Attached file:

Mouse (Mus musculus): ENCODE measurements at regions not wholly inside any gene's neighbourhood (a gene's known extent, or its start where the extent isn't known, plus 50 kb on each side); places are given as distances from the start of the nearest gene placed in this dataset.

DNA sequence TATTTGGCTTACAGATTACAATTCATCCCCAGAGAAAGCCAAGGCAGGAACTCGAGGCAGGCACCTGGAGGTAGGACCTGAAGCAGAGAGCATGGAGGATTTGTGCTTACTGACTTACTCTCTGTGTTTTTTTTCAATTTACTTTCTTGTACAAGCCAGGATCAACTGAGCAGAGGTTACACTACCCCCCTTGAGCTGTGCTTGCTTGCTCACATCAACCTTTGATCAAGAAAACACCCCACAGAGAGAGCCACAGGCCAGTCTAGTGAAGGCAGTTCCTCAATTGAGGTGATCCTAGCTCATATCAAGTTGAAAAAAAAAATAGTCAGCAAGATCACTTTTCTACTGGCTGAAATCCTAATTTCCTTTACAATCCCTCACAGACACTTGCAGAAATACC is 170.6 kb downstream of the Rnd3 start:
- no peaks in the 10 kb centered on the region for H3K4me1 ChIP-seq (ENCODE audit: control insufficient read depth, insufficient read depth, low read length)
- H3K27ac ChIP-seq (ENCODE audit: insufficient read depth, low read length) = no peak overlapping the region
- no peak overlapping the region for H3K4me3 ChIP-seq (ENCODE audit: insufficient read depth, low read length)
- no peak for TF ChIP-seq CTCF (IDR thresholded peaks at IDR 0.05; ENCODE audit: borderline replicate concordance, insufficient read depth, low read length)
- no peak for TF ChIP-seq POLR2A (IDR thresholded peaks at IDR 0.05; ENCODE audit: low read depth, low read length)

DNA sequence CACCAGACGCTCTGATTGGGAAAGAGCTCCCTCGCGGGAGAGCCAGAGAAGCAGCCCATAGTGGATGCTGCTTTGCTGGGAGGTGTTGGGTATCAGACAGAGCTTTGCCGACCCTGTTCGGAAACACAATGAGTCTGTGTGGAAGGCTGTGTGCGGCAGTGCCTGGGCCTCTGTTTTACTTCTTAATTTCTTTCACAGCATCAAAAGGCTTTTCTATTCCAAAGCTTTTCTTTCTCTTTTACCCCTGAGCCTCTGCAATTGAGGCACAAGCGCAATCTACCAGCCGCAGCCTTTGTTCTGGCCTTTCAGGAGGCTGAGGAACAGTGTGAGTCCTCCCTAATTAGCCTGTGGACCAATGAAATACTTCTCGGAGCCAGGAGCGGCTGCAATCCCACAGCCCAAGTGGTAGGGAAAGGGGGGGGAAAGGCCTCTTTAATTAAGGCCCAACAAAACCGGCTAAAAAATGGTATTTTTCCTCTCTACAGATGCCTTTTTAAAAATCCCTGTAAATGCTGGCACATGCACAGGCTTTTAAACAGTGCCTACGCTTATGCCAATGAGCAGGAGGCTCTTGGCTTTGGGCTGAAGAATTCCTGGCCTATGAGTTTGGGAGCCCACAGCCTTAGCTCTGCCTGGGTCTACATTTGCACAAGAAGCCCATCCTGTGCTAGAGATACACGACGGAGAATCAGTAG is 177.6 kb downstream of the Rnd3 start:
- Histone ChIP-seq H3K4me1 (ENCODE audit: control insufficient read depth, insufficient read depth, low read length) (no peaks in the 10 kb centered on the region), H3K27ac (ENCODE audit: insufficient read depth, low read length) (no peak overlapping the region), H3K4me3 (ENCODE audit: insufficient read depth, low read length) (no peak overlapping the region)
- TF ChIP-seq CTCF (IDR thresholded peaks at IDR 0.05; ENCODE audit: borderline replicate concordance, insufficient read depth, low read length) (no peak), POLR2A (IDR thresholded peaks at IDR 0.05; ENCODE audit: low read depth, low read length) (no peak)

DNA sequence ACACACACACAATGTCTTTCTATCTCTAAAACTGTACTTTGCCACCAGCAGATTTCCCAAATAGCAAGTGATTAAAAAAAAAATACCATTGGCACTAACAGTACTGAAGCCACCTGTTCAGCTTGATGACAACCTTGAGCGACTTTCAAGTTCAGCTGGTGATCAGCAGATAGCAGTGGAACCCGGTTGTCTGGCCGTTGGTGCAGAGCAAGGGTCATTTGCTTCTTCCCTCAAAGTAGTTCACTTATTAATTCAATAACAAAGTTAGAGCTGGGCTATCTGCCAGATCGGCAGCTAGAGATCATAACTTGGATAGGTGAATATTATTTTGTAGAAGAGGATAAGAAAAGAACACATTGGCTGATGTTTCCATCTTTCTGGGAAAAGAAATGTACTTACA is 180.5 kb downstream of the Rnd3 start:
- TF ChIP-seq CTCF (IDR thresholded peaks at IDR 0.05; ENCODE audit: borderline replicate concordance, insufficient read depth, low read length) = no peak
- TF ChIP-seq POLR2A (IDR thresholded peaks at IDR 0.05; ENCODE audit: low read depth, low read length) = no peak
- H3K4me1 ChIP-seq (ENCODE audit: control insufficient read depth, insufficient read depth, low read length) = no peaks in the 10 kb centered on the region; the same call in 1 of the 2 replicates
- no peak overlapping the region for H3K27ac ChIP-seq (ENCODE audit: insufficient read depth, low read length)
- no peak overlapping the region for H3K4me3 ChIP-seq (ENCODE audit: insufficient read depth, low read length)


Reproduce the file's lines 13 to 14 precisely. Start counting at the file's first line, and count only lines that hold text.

- TF ChIP-seq POLR2A (IDR thresholded peaks at IDR 0.05; ENCODE audit: low read depth, low read length) = no peak
- H3K4me1 ChIP-seq (ENCODE audit: control insufficient read depth, insufficient read depth, low read length) = no peaks in the 10 kb centered on the region; the same call in 1 of the 2 replicates